don’t boast on my crawling, I thought I had
done all that when I was an infant.”
“Come where we are seated, Jim,” I said
“ No, I thank you, I am perfectly contented
where I am,” he replied, clasping the pine
tree which he was clinging to, as though de
termined never to leave it.
“ Smith," he said, at length, “ are these red
berries good to eat?"
“ I have never known men to eat them,”
" What animal does eat them?”
“ Grizzlys are very fond of them, and will
eat a bushel without much exertion," replied
Smith, again lighting his pipe, and leaning his
head upon his pack.
“ What gluttons they mast be," we could
bear Jim mutter. “They must have apa
tites something like mine, for I feel as though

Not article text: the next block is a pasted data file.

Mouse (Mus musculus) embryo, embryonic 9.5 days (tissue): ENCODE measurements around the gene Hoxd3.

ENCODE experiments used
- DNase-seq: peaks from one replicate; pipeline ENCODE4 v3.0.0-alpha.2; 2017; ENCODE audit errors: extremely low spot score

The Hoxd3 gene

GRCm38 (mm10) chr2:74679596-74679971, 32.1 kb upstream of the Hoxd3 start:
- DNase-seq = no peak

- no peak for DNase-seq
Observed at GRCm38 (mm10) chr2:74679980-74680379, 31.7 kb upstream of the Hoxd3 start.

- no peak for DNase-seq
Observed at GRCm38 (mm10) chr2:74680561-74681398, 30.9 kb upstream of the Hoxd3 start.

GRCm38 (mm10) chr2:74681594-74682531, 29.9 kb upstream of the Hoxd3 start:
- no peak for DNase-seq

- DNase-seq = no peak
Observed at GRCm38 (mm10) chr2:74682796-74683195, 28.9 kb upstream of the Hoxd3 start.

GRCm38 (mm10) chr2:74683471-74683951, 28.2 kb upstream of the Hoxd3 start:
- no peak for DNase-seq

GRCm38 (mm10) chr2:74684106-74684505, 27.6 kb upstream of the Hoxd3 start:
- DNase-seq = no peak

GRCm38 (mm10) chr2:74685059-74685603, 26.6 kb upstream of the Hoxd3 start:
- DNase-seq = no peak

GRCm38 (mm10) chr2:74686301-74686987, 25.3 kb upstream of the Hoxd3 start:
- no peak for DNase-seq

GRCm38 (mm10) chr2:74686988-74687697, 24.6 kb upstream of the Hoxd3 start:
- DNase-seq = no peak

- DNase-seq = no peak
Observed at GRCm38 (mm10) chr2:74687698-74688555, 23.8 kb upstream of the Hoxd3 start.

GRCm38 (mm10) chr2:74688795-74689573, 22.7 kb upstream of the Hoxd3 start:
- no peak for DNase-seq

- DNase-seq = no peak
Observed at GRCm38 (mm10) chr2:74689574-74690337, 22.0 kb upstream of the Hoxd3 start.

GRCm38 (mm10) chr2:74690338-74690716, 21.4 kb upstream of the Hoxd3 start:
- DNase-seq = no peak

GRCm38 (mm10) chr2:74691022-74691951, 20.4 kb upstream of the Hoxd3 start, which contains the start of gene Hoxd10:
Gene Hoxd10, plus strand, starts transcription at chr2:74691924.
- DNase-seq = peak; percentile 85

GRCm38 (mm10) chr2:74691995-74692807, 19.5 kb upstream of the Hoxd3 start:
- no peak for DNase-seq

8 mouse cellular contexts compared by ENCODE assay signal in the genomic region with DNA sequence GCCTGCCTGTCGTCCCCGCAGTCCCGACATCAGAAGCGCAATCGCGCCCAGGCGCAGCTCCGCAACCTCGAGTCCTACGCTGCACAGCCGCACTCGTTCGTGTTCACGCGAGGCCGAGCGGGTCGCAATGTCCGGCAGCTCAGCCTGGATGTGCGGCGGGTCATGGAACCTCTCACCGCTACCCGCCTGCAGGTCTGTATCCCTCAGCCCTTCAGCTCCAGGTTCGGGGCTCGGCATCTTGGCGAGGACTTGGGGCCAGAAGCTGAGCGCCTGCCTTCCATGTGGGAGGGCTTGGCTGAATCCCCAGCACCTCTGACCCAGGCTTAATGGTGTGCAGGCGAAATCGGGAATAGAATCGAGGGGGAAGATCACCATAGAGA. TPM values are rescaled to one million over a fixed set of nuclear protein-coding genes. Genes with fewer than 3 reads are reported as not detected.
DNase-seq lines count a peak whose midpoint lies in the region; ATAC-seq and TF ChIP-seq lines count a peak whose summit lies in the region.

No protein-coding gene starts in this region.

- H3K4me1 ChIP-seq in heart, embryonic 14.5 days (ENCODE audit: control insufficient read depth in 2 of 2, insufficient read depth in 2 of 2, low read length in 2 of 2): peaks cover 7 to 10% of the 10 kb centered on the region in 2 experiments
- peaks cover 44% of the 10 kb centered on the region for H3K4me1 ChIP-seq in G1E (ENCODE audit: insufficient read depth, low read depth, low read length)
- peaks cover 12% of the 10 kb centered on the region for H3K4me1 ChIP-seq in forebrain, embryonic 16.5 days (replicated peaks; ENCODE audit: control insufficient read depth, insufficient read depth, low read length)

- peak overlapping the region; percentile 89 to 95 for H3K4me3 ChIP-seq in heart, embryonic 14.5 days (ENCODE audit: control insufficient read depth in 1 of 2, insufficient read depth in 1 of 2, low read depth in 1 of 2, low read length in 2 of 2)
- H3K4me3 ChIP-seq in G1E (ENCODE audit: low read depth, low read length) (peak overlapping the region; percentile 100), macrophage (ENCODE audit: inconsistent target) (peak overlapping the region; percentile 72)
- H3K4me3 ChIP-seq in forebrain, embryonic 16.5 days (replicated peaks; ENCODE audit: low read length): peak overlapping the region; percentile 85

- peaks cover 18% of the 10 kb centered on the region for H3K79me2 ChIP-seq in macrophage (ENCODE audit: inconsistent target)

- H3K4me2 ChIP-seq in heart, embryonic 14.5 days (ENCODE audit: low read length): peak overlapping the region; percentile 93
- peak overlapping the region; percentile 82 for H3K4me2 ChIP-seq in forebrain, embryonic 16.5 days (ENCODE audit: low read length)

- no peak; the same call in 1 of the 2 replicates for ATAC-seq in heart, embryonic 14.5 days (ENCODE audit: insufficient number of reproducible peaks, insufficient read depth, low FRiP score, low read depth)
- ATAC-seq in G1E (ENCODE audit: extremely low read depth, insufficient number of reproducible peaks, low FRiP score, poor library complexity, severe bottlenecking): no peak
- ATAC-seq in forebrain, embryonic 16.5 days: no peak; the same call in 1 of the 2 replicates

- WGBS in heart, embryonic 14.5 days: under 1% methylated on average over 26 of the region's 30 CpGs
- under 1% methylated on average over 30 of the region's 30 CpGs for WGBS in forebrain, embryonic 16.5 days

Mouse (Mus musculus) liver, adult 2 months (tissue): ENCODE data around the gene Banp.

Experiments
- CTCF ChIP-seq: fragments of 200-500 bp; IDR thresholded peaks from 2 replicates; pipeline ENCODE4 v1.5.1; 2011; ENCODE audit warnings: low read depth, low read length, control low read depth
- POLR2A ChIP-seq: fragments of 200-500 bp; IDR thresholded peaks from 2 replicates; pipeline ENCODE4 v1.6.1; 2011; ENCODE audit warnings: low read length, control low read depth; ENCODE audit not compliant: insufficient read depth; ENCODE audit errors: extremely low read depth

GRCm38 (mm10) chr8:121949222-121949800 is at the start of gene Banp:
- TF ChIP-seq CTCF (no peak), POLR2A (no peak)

I could eat the hind quarter of a tolerable
For a few minutes all was still, and then
wc heard a rumbling sound as though some
dirt had become disloged and was rolling
down the mountain. We paid no attention
to if, however, and were about dozing off to
sleep, when we heard Counter’s voice.
If may be very gratifying to yon fellow up
thereto roll stones on me; but I’ll bo cussed
if I like it. I don’t object to reasonable
spot but when rocks weighing fen pounds hit
me on the head, I shall speak."
We supposed he was joking, ami paid no
attention to his words; but before many mo
ments he again cried out—
I don’t care who it is, but I wish you’d
quit. It seems to me you might find other
ways of amusing yourselves. I won’t be im
posed upon by any one.”
“ Why, what is the matter with the lad?”